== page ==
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J Clin Epidemiol. 2014 Feb;67(2):138-43. doi: 10.1016/j.jclinepi.2013.07.014. Epub 2013 Oct 3.

Review of mixed treatment comparisons in published systematic reviews shows marked increase since 2009.

Author information

1
Department of Continuing Education, University of Oxford, Rewley House, 1, Wellington Square, Oxford OX1 2JA. Electronic address: andrewlee1@nhs.net.

Abstract

OBJECTIVES:

To identify and summarize published systematic reviews that report results of meta-analyses that combined direct and indirect comparisons.

STUDY DESIGN AND SETTING:

Narrative review of mixed treatment comparisons (MTCs) reported in systematic reviews of health interventions. MEDLINE, MEDLINE In-Process, Embase, CINAHL, DARE, the Cochrane Database of Systematic Reviews, and SIGLE were searched for reviews published up to June 2012 in which a meta-analysis had been conducted that combined direct and indirect comparisons among more than two interventions.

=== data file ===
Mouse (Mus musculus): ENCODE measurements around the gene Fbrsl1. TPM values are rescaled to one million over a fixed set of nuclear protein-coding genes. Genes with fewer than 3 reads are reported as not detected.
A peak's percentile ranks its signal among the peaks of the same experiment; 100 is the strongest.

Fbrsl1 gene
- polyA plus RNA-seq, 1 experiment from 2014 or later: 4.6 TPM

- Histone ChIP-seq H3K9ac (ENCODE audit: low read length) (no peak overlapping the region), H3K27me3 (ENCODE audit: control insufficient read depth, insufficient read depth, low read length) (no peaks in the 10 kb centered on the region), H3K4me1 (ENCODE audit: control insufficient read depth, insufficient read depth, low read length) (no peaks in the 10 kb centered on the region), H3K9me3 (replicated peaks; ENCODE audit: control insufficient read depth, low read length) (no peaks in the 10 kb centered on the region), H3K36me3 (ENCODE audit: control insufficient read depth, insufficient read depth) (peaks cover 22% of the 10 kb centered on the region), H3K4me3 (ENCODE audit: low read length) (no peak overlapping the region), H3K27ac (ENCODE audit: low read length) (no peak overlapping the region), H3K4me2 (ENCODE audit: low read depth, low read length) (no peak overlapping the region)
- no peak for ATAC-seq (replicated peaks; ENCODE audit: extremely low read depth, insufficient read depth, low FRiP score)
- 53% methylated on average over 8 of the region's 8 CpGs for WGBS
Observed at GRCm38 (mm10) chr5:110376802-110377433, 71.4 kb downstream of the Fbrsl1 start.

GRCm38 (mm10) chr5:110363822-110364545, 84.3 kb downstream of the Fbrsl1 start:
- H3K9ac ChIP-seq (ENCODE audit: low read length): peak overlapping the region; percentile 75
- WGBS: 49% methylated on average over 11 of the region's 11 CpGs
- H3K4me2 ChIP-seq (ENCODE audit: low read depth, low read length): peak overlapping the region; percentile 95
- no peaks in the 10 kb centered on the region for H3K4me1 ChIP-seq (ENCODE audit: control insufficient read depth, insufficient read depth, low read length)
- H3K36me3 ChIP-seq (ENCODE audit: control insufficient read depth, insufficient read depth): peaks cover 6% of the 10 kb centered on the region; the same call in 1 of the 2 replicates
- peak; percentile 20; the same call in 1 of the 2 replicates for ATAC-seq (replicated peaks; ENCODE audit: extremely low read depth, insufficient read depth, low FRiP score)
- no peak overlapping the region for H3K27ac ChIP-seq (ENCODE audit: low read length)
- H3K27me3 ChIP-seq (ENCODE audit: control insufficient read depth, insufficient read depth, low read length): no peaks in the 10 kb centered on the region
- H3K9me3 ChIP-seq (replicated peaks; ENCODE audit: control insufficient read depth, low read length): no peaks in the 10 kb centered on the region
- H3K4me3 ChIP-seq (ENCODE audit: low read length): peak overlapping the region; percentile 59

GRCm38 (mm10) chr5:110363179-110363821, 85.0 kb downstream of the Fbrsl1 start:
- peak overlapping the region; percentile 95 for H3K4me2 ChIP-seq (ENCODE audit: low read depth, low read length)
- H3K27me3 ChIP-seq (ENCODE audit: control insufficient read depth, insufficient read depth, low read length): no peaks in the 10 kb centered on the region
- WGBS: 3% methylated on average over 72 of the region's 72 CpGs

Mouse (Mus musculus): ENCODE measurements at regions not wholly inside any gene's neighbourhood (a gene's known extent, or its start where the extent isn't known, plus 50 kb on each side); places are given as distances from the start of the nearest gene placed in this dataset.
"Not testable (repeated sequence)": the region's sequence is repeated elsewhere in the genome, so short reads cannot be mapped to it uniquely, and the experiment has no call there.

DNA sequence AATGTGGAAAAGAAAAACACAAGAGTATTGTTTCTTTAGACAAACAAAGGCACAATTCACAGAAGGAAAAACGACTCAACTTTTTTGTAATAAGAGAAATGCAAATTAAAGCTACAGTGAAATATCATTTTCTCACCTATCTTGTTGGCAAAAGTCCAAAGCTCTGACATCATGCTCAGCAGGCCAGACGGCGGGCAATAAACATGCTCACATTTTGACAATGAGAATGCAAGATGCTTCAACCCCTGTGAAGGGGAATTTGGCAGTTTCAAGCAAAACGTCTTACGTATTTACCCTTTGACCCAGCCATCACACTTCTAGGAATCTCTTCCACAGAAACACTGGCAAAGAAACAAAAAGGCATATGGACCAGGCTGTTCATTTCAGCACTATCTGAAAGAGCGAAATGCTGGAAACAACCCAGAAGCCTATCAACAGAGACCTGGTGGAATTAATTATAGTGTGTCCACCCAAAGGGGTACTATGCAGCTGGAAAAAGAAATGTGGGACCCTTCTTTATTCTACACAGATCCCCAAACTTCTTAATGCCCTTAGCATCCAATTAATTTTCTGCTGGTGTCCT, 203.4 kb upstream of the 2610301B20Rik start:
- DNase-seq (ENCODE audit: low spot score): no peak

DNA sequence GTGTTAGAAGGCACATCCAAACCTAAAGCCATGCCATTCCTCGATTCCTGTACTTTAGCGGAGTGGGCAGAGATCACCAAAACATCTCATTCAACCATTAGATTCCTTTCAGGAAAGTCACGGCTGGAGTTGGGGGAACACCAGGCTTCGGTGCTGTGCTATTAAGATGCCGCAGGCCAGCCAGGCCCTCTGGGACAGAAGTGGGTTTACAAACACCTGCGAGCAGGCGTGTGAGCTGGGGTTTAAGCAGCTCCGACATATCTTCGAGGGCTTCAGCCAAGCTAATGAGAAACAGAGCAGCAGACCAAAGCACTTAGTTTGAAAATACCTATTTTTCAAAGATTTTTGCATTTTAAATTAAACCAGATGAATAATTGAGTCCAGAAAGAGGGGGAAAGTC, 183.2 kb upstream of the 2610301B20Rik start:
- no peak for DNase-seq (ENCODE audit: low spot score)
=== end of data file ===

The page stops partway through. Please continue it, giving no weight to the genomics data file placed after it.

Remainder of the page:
RESULTS:

Reviews reporting MTCs are difficult to identify when searching major databases. These databases offer no way to identify MTCs, and authors use various names when reporting them. Of the 201 eligible reviews identified, more than three-quarters had been published in full. MTC methods have been used to study a wide range of clinical topics. The reported use of these methods has increased rapidly since 2009, and results from MTCs are commonly used in health policy decisions, through the evidence considered in health technology assessments.

CONCLUSION:

In view of the increasing use of MTCs, indexing of this study type in databases and a consensus on terminology and standards for conduct and reporting would be timely.

KEYWORDS:

Evidence-based medicine; Indirect comparison; Meta-analysis; Mixed treatment comparison; Research design/trends; Review literature

PMID:
24090930
DOI:
10.1016/j.jclinepi.2013.07.014
[Indexed for MEDLINE]

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